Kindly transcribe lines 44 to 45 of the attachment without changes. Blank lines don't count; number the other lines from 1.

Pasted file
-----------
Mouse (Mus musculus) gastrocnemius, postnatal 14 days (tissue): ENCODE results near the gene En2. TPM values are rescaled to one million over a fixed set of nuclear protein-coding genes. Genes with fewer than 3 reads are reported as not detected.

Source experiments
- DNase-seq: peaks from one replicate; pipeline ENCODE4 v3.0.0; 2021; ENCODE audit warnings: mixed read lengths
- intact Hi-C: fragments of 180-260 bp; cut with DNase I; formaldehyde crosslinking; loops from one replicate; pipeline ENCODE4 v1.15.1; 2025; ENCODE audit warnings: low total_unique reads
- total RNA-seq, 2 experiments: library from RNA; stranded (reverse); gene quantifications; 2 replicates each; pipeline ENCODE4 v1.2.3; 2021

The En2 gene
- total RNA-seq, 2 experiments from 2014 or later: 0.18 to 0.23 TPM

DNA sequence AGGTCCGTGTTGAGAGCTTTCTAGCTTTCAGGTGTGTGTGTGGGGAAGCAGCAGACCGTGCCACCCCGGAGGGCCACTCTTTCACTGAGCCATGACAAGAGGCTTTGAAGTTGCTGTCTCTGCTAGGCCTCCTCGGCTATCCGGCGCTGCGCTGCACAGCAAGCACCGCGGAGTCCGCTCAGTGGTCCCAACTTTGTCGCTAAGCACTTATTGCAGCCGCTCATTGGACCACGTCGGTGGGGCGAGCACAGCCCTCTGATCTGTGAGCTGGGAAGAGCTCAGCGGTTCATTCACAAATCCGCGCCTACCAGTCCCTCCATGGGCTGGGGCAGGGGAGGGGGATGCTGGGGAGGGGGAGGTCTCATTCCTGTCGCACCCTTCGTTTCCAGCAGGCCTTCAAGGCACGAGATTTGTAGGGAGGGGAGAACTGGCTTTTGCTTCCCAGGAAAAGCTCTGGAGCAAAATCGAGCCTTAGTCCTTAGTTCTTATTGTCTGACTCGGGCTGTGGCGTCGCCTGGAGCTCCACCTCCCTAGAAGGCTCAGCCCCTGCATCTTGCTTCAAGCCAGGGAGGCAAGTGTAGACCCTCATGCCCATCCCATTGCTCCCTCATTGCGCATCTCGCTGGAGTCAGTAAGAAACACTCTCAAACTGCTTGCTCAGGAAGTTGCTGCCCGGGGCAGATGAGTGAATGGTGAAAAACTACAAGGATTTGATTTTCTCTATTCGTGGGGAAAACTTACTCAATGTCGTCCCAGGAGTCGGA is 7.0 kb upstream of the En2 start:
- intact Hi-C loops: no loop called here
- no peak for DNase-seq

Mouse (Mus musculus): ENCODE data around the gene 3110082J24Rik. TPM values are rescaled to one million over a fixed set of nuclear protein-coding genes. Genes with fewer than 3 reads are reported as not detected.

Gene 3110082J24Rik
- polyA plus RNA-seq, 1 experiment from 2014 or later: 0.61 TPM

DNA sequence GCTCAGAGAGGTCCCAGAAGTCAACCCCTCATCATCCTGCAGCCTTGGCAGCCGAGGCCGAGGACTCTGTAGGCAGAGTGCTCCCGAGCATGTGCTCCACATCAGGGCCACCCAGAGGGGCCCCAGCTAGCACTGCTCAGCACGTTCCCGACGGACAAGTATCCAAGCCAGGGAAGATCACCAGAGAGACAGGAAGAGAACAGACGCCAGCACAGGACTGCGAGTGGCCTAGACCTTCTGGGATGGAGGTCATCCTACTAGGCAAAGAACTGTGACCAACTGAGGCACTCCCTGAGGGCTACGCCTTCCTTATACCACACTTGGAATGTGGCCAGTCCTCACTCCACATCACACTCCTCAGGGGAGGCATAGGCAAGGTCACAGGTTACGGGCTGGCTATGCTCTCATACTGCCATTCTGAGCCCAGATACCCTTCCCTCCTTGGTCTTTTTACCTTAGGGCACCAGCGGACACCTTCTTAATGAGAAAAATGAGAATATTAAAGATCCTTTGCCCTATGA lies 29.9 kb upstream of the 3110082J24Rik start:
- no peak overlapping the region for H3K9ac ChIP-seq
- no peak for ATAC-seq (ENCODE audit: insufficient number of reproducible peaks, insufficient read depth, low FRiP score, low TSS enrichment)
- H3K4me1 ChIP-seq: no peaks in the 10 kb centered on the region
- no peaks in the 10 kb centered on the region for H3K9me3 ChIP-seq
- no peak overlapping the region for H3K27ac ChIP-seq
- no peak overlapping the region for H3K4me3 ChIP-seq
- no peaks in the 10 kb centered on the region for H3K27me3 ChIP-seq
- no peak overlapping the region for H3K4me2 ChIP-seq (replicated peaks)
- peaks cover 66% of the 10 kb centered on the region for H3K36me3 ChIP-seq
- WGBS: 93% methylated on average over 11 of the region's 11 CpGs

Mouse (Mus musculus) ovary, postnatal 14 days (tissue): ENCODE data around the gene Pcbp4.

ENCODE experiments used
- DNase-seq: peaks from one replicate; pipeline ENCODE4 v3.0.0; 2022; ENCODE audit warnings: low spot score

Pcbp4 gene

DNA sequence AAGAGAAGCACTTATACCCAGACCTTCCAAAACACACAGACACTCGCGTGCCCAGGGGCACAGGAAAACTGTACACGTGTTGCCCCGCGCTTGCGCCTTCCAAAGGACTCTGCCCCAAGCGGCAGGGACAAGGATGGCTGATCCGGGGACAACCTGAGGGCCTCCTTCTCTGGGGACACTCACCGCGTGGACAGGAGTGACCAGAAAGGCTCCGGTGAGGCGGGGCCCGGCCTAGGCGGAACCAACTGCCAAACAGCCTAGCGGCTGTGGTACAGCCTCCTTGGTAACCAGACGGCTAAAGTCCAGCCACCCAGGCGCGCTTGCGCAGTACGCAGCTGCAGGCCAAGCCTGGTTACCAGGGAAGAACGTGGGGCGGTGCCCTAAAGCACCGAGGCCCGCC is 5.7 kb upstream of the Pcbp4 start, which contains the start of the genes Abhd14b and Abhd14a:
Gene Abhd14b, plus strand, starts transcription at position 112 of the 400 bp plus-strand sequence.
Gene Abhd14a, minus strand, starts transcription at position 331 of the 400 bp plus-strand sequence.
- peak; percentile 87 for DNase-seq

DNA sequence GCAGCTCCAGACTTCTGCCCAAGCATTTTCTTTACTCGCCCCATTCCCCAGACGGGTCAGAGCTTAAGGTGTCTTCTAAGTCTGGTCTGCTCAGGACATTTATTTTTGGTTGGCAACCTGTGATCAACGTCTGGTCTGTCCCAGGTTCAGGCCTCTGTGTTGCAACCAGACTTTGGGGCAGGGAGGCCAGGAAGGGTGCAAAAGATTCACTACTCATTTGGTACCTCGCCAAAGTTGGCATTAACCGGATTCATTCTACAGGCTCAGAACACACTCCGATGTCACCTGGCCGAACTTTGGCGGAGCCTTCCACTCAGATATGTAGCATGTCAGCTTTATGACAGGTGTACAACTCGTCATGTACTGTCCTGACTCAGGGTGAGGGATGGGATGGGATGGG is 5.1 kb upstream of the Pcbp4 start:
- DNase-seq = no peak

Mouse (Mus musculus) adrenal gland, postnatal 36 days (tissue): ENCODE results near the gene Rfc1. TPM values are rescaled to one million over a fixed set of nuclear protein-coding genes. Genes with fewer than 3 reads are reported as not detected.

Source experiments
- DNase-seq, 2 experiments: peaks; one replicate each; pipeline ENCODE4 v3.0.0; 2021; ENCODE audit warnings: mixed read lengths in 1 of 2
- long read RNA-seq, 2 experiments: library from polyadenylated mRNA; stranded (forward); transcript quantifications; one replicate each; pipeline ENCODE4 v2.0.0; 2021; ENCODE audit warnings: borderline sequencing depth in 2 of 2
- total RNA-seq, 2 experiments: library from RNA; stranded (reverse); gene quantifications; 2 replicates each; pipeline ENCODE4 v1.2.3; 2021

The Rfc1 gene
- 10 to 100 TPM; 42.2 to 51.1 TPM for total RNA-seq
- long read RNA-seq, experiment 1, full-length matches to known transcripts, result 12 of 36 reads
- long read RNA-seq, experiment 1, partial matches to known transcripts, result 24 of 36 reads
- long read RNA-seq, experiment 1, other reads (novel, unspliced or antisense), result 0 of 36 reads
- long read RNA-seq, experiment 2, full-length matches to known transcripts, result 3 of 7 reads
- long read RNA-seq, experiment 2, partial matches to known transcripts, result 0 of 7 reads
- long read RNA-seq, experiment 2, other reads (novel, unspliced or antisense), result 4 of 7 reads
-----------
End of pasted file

- long read RNA-seq, experiment 1, other reads (novel, unspliced or antisense), result 0 of 36 reads
- long read RNA-seq, experiment 2, full-length matches to known transcripts, result 3 of 7 reads